The problem is that the Sound Source, in addition to the eight data lines, uses the Ack, Init and Select-Input (Control Port) lines to control the D/A converter.  As the card edge does not include the Select-Input (Control Port)  line, the adapter will not work correctly in a Tandy.  Disney indicated that with a special adapter, the Auto Linefeed line could be used instead, but this would require a small modification to the code needed to run the Sound Source.

The Covox Speech Thing is a simpler device that does not use anything other than the data port, which is connected to a purely-passive resistor network to an audio jack.  The Tandy PSSJ DAC can emulate a Covox device using a program called Setdac, assuming the Covox-supporting program obeys DOS LPT address assignments.

Xircom PE3 Series Parallel Port Ethernet Adapters
Iomega Parallel Port Zip-100 Drives
MediaVision Audioport

Will only work with the ports in the TL3, RLX and RSX.  It is possible it may work in a TX or older if the Select-Input (Control Port)  line is brought to the connector.

Digital Joystick Adapters

The parallel port can be used as an adapter for simple, Atari-style digital joysticks.  This requires the game have specific support for this method.  Dyna Blaster is an example of a game that came with such an adapter.  In this case, the adapter had two DE-9 ports for Atari joysticks.  As you may recall from a prior post, there are many, many devices that are compatible with the Atari port.  For a game released in 1992 like Dyna Blaster, the user could use a spare Sega Master System or Mega Drive (Genesis) controller.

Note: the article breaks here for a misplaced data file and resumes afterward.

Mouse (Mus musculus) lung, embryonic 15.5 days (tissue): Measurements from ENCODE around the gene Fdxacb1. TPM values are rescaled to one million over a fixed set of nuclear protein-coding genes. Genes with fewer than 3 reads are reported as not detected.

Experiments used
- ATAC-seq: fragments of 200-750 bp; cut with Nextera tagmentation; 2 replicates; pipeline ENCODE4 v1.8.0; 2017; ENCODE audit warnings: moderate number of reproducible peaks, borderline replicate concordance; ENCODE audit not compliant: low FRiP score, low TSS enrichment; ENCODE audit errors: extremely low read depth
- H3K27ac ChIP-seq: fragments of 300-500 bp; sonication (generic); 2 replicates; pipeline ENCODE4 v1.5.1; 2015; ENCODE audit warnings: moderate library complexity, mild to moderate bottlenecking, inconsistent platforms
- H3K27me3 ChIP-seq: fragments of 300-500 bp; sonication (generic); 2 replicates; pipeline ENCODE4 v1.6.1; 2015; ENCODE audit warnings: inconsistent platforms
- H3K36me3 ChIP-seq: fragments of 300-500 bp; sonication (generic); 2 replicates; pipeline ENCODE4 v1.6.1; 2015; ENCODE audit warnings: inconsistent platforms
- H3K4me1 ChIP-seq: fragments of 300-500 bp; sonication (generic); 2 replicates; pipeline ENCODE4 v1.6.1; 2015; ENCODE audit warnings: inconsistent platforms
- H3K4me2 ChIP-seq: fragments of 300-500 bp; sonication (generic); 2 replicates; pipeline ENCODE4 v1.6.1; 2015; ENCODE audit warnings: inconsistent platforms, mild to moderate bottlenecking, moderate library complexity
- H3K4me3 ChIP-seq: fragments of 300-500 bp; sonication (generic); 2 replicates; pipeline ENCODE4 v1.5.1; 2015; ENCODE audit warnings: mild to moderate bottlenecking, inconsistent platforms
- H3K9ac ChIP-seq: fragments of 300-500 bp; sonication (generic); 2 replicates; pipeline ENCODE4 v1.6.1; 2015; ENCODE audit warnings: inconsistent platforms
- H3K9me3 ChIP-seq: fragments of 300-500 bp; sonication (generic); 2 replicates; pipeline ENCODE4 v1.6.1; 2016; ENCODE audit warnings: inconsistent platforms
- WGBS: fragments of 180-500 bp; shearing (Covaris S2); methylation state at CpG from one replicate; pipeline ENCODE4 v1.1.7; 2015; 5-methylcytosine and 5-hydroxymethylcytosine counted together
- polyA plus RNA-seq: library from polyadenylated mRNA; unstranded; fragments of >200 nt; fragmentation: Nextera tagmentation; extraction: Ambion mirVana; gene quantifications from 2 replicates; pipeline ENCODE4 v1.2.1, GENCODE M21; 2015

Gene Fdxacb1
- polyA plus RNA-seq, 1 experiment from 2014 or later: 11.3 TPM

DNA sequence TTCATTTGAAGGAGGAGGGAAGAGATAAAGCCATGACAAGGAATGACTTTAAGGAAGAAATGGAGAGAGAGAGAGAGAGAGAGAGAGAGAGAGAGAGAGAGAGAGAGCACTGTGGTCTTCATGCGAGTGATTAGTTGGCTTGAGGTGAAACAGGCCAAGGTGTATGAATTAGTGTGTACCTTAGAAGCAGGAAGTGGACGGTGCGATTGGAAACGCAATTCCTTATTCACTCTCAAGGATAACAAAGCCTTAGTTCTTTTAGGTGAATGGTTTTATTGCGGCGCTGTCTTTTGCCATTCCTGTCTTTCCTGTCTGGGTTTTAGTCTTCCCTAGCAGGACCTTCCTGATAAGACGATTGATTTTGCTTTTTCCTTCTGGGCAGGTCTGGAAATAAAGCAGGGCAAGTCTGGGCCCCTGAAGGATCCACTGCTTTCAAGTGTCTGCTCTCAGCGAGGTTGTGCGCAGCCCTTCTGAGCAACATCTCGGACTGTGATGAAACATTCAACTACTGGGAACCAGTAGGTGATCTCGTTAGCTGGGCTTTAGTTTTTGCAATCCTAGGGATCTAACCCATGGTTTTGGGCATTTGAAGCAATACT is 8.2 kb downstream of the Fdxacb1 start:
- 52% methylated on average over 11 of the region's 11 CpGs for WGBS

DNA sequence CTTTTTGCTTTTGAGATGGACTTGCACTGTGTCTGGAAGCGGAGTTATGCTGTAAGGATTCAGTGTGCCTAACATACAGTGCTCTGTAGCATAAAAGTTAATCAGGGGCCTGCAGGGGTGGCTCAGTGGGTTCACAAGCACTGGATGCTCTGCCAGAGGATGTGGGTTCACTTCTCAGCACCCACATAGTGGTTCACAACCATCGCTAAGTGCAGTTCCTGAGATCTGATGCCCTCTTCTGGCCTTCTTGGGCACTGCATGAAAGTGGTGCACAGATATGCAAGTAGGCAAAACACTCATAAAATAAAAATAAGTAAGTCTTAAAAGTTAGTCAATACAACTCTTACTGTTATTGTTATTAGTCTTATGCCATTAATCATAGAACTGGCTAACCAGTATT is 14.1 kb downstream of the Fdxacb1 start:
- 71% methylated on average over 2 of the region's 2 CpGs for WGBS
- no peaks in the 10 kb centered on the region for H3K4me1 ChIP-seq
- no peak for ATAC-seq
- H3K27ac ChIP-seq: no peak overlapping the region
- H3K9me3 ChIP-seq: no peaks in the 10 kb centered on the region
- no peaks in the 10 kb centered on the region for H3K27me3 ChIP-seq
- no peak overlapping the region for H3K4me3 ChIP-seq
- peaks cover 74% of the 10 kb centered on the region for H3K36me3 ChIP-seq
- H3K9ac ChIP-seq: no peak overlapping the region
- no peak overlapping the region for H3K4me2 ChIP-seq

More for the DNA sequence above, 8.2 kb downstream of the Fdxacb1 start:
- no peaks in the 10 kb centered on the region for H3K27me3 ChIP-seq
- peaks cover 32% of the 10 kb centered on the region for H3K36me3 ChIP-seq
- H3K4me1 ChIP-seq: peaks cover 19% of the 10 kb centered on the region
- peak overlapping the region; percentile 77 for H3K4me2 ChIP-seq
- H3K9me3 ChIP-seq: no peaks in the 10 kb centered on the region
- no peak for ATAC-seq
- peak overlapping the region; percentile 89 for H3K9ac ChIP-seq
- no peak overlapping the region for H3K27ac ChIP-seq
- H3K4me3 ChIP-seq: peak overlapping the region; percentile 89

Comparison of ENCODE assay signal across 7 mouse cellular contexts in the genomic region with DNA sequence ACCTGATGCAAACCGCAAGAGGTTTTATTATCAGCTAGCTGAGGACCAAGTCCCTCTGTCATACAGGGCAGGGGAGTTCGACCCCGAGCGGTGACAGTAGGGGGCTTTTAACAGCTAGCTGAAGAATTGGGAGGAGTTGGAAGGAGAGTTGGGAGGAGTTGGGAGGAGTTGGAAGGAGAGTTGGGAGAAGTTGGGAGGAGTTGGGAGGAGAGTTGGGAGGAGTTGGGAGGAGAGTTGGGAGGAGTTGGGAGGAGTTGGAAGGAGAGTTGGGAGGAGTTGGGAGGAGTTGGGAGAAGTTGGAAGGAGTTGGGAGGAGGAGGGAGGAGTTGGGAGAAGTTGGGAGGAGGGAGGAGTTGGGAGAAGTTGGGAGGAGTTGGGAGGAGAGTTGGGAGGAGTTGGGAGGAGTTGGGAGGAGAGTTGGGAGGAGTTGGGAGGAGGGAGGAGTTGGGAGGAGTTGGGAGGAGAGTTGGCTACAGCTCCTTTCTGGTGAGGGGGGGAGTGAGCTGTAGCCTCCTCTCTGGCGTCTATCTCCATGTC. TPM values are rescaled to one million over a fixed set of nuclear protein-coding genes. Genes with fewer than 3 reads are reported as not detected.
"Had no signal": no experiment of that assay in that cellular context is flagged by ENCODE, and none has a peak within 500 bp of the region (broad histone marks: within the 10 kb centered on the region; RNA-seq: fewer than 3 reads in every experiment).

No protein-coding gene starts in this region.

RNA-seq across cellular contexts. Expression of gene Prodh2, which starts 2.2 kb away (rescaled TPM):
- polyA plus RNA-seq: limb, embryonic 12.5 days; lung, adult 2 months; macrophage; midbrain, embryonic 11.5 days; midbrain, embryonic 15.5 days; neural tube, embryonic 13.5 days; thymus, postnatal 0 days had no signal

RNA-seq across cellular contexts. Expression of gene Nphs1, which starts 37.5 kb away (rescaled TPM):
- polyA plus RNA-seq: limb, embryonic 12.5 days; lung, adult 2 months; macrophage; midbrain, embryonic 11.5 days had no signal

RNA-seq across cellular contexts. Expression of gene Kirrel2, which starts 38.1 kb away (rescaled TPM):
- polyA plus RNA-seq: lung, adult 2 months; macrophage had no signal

The maker of the adapter generally would not assume that the user would know the type of parallel port he had (unidirectional, bidirectional, EPP or ECP) or its setting.  Using the basic unidirectional port, five inputs bits are available on the status port.  Coincidentally, the basic Atari CX-40 joystick has four directional contacts and one button.  Each one can use one status bit to signal whether the directional or button has been pressed.  More buttons cannot be supported in this manner without activating some kind of multiplexer in the joystick.

Each button and joystick position hovers over an open switch.  The switch is closed when the user presses the joystick in a direction or the button down.  One contact of each switch is connected to a separate wire on the cable, and the other half of every switch is connected to a common wire.  Using one of the four control or eight data bits for the common wire, twelve joysticks could be controlled in this way.  The joystick essentially becomes a loop connector.

The Atari joystick has no chips inside it, nor does a Sega Master System or Atari 7800 controller, but the Genesis, NES and SNES controllers all have a logic chip or two that requires +5v.  Fortunately, the Tandy card edge provides +5v on pin 34 (except for the 1000/A/HD)  Using a dedicated line is much easier on the port than trying to combine the power with parallel port data pins as the NES and SNES adapters used by SNESkey do.

Parallel to SCSI Adapters

I take no credit for this discovery, that goes to my friend Cloudschatze, but there does exist a parallel port to Shuttle SCSI adapter that apparently works with the Tandy card-edge port to transfer data in both directions.  Shuttle made an adapter with a driver that will work in a pure bidirectional mode and overlook the lack of a Select-Input (Control Port) line, unlike other adapters.  Therefore, with the card edge to DB-25 converter, the Shuttle adapter and a SCSI storage device, it is quite possible to get the parallel port to transfer data to the Tandy, at least the *X or better models.

LapLink Cable

It is quite possible to get the MS-DOS program Interlnk to work with the Tandy 1000s and their parallel ports, see here for details :